Life Science: Session 1
One of the great thrills of microbiology is studying organisms that thrive in some of the world’s most inhospitable environments. These organisms are known as extremophiles (“phile” means “loving”). They live in extreme environments and are able to exploit resources that are unusable, and many times toxic, to other organisms.
The vocabulary of extremophiles describes the extremophiles themselves. It’s actually very straightforward and based on interchangeable prefixes and suffixes:
|Acido-||Acidic, low pH conditions|
|Alkali-||Alkaline, high pH conditions|
|Halo-||High salt conditions|
There is even a distinction made for microbes found in the most extreme environments. For example, hyperthermophiles live in environments hotter than 80ºC (“hyper” means “above”). There are even organisms that are able to exist in acidic hot springs, making them acidothermophilic.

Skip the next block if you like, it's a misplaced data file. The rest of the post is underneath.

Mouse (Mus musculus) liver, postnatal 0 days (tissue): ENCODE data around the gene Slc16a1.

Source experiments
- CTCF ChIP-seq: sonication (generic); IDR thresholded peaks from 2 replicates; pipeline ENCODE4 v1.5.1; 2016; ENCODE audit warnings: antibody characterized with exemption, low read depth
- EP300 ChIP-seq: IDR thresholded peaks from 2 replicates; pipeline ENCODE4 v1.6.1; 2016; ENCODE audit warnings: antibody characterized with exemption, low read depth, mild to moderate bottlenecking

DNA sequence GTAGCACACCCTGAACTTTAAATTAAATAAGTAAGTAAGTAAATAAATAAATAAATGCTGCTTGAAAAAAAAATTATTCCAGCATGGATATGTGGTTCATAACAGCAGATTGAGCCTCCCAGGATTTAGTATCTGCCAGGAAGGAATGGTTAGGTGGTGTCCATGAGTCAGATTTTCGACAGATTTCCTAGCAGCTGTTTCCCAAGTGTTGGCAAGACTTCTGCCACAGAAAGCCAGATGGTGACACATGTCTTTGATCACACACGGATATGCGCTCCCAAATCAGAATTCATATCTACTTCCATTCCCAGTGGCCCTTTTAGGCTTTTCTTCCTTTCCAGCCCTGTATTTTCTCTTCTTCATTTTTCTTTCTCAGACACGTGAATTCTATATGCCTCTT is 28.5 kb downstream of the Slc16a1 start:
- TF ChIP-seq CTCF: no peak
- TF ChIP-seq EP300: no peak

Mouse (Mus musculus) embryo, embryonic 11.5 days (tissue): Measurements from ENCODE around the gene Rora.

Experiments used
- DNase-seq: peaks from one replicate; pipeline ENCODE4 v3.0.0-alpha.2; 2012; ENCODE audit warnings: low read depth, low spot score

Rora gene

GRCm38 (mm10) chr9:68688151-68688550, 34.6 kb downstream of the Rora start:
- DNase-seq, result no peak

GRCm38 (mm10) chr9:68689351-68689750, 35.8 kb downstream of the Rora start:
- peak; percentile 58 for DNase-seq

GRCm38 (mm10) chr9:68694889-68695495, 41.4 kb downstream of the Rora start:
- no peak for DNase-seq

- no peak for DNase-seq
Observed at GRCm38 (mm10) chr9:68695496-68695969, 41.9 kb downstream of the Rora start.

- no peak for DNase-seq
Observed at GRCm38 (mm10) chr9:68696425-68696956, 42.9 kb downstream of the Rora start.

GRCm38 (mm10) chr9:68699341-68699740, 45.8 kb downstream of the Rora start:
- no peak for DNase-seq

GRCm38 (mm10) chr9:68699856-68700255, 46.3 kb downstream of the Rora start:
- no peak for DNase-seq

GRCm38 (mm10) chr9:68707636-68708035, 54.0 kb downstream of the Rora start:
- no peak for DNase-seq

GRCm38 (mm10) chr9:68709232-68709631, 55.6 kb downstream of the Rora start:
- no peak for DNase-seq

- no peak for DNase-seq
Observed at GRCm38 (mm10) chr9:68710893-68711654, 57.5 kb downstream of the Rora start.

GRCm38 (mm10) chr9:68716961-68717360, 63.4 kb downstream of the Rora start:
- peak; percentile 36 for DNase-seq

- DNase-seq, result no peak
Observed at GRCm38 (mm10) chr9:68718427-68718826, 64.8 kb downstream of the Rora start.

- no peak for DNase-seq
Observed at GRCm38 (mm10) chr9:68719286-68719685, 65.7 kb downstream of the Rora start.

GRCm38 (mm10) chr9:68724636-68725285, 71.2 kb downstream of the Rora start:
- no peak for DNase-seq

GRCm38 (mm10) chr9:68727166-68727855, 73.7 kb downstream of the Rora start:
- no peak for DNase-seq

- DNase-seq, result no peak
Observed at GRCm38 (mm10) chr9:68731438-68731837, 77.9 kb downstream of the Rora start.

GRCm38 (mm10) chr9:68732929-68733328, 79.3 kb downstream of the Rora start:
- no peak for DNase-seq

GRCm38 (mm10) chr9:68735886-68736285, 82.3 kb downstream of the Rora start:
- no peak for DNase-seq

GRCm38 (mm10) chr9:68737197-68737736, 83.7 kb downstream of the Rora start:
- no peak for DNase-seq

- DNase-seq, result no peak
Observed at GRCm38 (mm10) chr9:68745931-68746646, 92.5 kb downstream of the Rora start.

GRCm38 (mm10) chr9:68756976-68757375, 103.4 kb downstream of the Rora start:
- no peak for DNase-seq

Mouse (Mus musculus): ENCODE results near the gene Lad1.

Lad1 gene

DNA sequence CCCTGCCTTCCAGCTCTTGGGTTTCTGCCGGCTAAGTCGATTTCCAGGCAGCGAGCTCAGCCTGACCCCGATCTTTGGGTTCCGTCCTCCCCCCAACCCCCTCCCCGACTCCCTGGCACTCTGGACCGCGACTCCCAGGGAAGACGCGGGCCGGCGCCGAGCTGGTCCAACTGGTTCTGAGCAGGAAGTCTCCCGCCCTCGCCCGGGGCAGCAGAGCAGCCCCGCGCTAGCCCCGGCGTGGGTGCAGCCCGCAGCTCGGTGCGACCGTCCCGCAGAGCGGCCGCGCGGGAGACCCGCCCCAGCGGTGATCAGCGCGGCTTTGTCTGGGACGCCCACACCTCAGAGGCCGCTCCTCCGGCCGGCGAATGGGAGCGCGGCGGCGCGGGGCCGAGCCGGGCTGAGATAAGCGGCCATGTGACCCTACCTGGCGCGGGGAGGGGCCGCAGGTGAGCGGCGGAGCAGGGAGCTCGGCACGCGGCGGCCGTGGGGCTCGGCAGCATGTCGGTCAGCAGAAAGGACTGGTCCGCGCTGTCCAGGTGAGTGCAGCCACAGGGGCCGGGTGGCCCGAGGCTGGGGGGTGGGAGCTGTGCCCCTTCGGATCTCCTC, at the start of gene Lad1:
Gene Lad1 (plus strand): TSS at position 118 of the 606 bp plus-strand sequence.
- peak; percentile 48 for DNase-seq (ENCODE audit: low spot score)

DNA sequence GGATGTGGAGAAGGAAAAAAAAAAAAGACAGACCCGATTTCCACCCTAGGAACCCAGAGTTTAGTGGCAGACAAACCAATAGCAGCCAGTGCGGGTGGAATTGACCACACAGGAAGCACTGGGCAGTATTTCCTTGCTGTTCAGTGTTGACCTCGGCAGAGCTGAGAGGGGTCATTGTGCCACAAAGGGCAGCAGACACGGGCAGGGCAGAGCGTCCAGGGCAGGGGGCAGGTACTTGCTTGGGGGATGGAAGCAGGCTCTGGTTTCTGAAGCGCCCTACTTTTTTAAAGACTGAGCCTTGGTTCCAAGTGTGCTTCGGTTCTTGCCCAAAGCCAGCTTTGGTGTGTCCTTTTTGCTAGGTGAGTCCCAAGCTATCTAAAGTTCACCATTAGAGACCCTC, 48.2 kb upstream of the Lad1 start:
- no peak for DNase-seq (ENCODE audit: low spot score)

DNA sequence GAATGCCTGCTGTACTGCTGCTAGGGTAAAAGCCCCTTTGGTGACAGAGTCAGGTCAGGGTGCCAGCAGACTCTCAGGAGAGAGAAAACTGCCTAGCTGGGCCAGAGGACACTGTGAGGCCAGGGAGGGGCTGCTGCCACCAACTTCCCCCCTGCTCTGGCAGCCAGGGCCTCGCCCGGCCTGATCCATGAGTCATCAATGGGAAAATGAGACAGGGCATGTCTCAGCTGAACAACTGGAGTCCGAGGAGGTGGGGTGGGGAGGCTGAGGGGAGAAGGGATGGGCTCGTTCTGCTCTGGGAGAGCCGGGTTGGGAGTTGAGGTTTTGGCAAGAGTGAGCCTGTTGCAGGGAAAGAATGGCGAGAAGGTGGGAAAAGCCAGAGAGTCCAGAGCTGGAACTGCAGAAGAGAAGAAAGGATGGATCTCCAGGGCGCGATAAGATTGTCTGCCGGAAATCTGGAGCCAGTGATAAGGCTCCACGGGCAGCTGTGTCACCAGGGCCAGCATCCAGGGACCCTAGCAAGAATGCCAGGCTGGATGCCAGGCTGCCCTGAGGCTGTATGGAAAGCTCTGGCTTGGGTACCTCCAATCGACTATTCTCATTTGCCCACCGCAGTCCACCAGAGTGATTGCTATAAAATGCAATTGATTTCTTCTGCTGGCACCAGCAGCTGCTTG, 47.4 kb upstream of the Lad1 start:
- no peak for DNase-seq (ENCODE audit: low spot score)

How are extremophiles useful to people?
While extremophiles are intrinsically interesting because they can inhabit otherwise barren niches, there are also benefits to humans. For instance, the key enzymes used by molecular biologists to examine DNA sequences were isolated from thermophilic bacteria. These enzymes are naturally able to withstand the high temperatures necessary for scientists to manipulate DNA. There are also extremophile enzymes that are well suited for industrial applications that are carried out at elevated temperatures or in acidic or alkaline conditions. Extremophiles are constantly under examination by researchers for additional agents that could facilitate academic, industrial, and even medical projects.
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